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Cracknell creates 'monster' rowing team

Monsters University took on Oxford University at Henley Regatta Credit: Disney Pixar

Olympic medallists Zac Purchase, Mark Hunter, Chris Bartley and GB Rowing's Adam Freeman-Pask were brought together for a one-off competition at the Henley Royal Regatta.

James Cracknell put together the team, backed by Disney Pixar Credit: Disney Pixar

The 'Monsters University Rowing Team' was created to take on Oxford University, as part of the promotion of the new Disney Pixar prequel to Monsters Inc.

Monsters Inc characters Mike and Sully welcome the team onto dry land Credit: Disney Pixar

The Monster Team celebrated defeating the Oxford side, but Oxford University's Benjamin Walpole was magnanimous in defeat, saying "I don't think there's many student rowers out there who would mind admitting they lost to Team GB."

The team of top rowers was put together as part of a film promotion Credit: Disney Pixar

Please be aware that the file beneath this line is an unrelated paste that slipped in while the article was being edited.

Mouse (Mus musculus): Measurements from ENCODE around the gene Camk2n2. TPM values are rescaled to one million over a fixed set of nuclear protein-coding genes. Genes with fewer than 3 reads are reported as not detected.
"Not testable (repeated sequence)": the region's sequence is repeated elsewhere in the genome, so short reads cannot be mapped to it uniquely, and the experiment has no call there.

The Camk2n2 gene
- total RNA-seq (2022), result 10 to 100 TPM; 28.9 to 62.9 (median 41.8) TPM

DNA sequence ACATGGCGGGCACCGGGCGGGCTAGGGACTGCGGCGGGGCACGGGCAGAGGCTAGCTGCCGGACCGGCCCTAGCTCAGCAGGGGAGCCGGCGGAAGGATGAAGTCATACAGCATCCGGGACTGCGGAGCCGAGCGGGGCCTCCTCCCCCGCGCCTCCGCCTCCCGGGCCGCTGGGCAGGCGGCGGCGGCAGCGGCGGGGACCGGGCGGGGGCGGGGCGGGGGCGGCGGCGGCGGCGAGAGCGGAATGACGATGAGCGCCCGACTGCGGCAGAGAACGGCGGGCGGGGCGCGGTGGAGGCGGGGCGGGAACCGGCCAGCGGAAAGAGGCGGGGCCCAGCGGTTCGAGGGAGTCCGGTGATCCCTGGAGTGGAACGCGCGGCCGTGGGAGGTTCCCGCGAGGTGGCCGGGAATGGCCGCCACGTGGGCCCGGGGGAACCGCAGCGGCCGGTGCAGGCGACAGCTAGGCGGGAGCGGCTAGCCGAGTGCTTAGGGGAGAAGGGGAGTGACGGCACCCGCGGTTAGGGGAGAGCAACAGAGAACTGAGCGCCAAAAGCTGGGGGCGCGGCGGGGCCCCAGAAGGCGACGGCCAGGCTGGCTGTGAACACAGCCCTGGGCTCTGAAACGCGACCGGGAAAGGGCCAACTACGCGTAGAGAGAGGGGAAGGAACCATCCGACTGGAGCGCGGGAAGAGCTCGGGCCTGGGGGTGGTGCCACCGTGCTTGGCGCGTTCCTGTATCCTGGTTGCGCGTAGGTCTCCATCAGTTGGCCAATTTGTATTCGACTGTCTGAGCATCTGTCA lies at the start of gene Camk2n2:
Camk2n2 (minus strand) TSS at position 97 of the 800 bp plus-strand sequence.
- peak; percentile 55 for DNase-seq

Monsters by the Thames Credit: Disney Pixar
The teams Credit: Disney Pixar
James Cracknell thanked the Oxford team and said "It's great to get the boys together again" Credit: Disney Pixar


Cracknell says life's tough for former Olympians

James Cracknell (second from right) won gold in the Sydney 2000 and Athens 2004 Olympics. Credit: REUTERS/Kin Cheung

Double Olympic champion James Cracknell has warned London's Olympians that they may struggle to adjust to ordinary life now the Games are over.

He told the Radio Times that there was a huge-comedown from being at the centre of global attention during the Olympics.

He said: "Now most of the Olympic guys and girls are back training, day after day, in the rain, with only one man and his dog watching,"

"A short time ago you were racing in front of 80,000 people - now there's nobody. And there will be nobody for four years."

Strangely, the fact that Britain won so many gold medals - 29 at the Olympics and 34 at the Paralympics - means that many champions will be forgotten.

"Could you name all 29 gold medal winners from London? I know I couldn't," he said.

"The reality is [some Olympic champions] will need to repeat that [success] in have any chance of picking up a career outside sport when you finish."